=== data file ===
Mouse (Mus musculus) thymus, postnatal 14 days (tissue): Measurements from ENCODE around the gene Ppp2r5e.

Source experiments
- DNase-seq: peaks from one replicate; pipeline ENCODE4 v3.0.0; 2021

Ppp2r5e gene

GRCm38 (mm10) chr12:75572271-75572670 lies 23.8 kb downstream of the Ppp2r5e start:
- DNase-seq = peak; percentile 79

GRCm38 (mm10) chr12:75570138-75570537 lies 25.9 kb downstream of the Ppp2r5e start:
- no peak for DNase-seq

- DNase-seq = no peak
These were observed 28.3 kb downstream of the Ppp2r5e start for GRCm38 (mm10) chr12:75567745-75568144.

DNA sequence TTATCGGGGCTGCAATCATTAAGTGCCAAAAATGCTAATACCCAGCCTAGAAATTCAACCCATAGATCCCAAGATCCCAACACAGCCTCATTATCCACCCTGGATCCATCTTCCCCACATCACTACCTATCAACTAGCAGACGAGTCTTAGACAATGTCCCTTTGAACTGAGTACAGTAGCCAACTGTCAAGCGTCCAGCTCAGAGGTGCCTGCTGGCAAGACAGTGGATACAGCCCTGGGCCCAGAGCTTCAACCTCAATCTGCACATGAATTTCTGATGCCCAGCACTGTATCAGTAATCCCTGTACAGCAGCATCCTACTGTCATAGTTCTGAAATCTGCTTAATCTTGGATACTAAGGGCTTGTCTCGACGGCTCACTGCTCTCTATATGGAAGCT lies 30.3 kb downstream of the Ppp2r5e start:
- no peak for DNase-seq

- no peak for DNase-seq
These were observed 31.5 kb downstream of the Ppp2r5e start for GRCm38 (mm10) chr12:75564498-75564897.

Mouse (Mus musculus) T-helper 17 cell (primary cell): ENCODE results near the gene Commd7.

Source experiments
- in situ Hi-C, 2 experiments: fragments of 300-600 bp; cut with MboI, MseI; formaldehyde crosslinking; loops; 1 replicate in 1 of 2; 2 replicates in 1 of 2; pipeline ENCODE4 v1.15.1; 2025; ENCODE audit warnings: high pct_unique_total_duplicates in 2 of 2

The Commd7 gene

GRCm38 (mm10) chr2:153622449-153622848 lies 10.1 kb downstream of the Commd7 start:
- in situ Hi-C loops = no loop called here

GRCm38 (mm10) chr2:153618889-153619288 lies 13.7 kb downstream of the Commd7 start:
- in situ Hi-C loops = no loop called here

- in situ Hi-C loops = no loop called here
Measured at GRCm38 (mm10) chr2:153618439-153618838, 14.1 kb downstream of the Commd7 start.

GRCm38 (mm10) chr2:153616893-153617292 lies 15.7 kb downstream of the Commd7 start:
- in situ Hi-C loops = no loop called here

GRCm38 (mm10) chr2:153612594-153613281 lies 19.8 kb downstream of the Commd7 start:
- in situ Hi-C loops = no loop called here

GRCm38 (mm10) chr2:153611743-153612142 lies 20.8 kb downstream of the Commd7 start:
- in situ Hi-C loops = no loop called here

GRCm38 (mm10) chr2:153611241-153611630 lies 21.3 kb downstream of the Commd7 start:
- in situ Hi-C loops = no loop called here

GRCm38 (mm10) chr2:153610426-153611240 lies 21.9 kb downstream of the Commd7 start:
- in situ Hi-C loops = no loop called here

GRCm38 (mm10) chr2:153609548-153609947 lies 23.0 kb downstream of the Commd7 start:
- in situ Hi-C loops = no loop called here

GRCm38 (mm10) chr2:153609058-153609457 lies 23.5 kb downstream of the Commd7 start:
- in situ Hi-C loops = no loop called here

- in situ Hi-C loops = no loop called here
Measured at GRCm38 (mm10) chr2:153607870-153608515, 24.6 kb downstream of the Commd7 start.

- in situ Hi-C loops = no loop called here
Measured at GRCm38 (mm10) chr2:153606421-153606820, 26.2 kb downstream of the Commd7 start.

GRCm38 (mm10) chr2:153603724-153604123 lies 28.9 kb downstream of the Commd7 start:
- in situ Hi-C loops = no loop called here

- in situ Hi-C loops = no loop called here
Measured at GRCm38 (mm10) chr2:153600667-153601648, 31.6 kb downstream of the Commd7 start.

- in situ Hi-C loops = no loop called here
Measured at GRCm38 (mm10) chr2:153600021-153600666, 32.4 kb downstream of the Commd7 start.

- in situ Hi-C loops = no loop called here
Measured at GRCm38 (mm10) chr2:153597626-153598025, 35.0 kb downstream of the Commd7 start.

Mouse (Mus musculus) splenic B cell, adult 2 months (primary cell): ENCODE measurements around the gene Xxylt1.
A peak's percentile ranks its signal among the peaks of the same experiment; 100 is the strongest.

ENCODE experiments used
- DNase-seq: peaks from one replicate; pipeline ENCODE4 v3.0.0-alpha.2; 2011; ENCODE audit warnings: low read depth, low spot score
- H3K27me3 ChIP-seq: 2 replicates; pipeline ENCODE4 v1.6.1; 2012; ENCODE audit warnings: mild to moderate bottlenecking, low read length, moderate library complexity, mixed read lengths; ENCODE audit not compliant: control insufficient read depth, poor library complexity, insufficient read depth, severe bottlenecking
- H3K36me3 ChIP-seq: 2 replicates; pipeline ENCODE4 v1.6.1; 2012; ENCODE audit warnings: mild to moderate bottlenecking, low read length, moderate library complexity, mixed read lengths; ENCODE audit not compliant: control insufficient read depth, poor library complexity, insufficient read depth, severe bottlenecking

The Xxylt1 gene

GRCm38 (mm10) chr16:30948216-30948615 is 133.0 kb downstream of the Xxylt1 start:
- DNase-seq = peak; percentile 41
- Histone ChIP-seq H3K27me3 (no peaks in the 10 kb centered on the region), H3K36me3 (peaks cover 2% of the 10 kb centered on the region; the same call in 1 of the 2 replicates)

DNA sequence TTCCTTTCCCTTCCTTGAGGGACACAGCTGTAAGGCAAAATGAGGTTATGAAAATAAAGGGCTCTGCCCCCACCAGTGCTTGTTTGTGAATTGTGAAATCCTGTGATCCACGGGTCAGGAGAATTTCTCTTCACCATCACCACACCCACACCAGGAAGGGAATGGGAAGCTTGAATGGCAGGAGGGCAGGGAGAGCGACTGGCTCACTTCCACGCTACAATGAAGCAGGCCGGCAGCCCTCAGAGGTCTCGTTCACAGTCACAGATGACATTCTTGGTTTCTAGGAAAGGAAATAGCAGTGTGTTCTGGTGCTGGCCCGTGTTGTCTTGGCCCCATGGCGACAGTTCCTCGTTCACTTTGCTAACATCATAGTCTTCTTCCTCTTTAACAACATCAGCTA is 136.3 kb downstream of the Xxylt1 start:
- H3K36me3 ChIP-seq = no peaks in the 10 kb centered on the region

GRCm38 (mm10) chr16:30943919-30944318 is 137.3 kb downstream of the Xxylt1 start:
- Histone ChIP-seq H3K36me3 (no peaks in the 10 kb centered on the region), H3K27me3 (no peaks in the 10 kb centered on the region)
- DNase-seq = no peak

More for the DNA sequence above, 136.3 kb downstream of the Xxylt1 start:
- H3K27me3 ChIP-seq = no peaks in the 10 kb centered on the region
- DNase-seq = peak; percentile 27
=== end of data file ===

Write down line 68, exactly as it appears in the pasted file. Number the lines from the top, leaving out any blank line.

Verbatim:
- DNase-seq = peak; percentile 27